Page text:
By 1947, Hartman had organized his philosophical and economic thoughts into an ordered theory for instilling a sense of value in managers and laborers alike: profit-sharing. The concept had been experimented with to a limited extent before World War II. But the needs of the war halted its progressive benefits as industrialists turned their energies to winning the conflict.

After talking over his ideas with several Ohio industrialists, including H. C. Nicholas of Orrville and J. F. Lincoln of Cleveland, Hartman proposed a gathering of forty industrialists from around the country at an Orrville Rotary Club session in June 1947. At this meeting, Hartman unveiled his profit-sharing ideas that would free workers from being mere commodities in the marketplace and make them integral to corporations.

The industrialists who met in Orrville endorsed Hartman’s ideas because of his confidence that the right spirit would ensure success among a sincere group of people – not because of his credentials as a college professor. He assured them, "A teacher is a salesman of ideas, and what are you doing in your life work other than selling one great idea and applying one great philosophy, namely ethics, in the industrial life?"

Hartman’s plan called for cash payments to each employee based on the profit of the company and the amount of the employee’s investment. More than anything, Hartman wanted to "explore a way to release the unlimited potentiality of human beings by making workers not only feel a sense of being a partner with owners in business, but in sharing the rewards in a tangible way."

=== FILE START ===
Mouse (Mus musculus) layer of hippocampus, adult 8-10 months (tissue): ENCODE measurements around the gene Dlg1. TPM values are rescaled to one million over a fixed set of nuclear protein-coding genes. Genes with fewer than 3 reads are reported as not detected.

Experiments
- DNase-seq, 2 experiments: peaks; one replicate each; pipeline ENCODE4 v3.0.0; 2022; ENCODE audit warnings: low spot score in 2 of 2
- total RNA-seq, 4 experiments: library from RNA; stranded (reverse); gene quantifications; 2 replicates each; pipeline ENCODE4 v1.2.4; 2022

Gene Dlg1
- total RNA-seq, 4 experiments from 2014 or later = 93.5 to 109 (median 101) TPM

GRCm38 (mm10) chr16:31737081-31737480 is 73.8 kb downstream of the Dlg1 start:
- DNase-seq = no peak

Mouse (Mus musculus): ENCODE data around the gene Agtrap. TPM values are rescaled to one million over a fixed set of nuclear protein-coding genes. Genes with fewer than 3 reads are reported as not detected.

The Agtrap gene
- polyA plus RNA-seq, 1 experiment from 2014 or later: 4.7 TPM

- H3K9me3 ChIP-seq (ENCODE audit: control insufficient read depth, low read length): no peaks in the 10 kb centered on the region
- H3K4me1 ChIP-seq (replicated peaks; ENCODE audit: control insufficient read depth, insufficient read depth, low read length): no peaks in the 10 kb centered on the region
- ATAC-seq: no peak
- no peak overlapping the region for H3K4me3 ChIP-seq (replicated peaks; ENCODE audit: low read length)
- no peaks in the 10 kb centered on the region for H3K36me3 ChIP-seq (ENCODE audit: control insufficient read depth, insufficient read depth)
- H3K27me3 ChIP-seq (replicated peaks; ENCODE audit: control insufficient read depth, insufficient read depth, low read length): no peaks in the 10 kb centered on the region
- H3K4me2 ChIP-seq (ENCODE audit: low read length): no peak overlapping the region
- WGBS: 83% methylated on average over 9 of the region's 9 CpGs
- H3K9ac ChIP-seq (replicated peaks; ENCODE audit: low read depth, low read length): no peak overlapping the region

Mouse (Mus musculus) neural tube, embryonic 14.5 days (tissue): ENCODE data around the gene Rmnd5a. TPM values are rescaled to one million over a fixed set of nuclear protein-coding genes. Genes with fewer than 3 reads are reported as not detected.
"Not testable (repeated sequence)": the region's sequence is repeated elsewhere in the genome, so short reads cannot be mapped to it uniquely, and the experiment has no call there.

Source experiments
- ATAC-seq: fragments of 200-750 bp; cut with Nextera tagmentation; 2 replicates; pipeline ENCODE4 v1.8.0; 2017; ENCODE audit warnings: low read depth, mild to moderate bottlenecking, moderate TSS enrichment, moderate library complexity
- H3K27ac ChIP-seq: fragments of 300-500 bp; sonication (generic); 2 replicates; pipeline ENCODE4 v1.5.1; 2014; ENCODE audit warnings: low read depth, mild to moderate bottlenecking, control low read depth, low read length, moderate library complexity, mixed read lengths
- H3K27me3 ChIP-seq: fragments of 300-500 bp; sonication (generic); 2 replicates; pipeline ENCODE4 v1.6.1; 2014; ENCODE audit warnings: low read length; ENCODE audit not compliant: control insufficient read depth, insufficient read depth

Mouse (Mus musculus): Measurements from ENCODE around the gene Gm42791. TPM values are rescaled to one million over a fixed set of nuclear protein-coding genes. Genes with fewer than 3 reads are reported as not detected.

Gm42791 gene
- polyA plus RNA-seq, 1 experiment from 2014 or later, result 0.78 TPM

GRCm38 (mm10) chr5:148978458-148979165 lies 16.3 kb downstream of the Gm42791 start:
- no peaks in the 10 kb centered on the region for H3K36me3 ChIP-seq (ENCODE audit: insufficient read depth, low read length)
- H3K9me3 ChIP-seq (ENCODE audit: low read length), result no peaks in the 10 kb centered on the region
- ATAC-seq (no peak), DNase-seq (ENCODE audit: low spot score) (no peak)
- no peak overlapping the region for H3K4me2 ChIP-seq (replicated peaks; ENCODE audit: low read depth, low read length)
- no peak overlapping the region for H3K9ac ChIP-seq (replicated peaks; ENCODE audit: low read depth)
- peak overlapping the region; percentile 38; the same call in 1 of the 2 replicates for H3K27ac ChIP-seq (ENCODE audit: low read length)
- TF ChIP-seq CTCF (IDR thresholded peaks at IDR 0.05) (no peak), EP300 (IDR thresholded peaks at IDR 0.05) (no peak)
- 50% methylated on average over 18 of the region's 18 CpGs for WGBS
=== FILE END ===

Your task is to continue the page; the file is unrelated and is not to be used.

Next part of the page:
During the summer, Hartman’s new partners called for a larger meeting in Cleveland . One hundred industrialists from across the country attended, including Fred W. Climer of Goodyear Tire and S. C. Johnson of S. C. Johnson and Son Co. By October 1947, Hartman’s initial committee of a few dozen grew to a consortium of one hundred fifty businessmen known as "The Council of Profit Sharing Industries." The basic tenet of the group’s plan was that man’s inherent productivity is an untapped resource. Through profit-sharing, the worker comes to believe that he is a part of the firm and produces more to raise profits.

Hartman found himself at the height of his economic theory’s success. At an October 18, 1947, meeting of The Council of Profit Sharing Industries, Hartman agreed to serve as secretary of the group and turned over the direction of the organization to the industrialists. That same month, The Wall Street Journal reported that two thousand additional business firms had petitioned to join the Council and its profit-sharing scheme. The program envisioned by Hartman and his industrialist partners eventually became the basis for today’s 401 plans.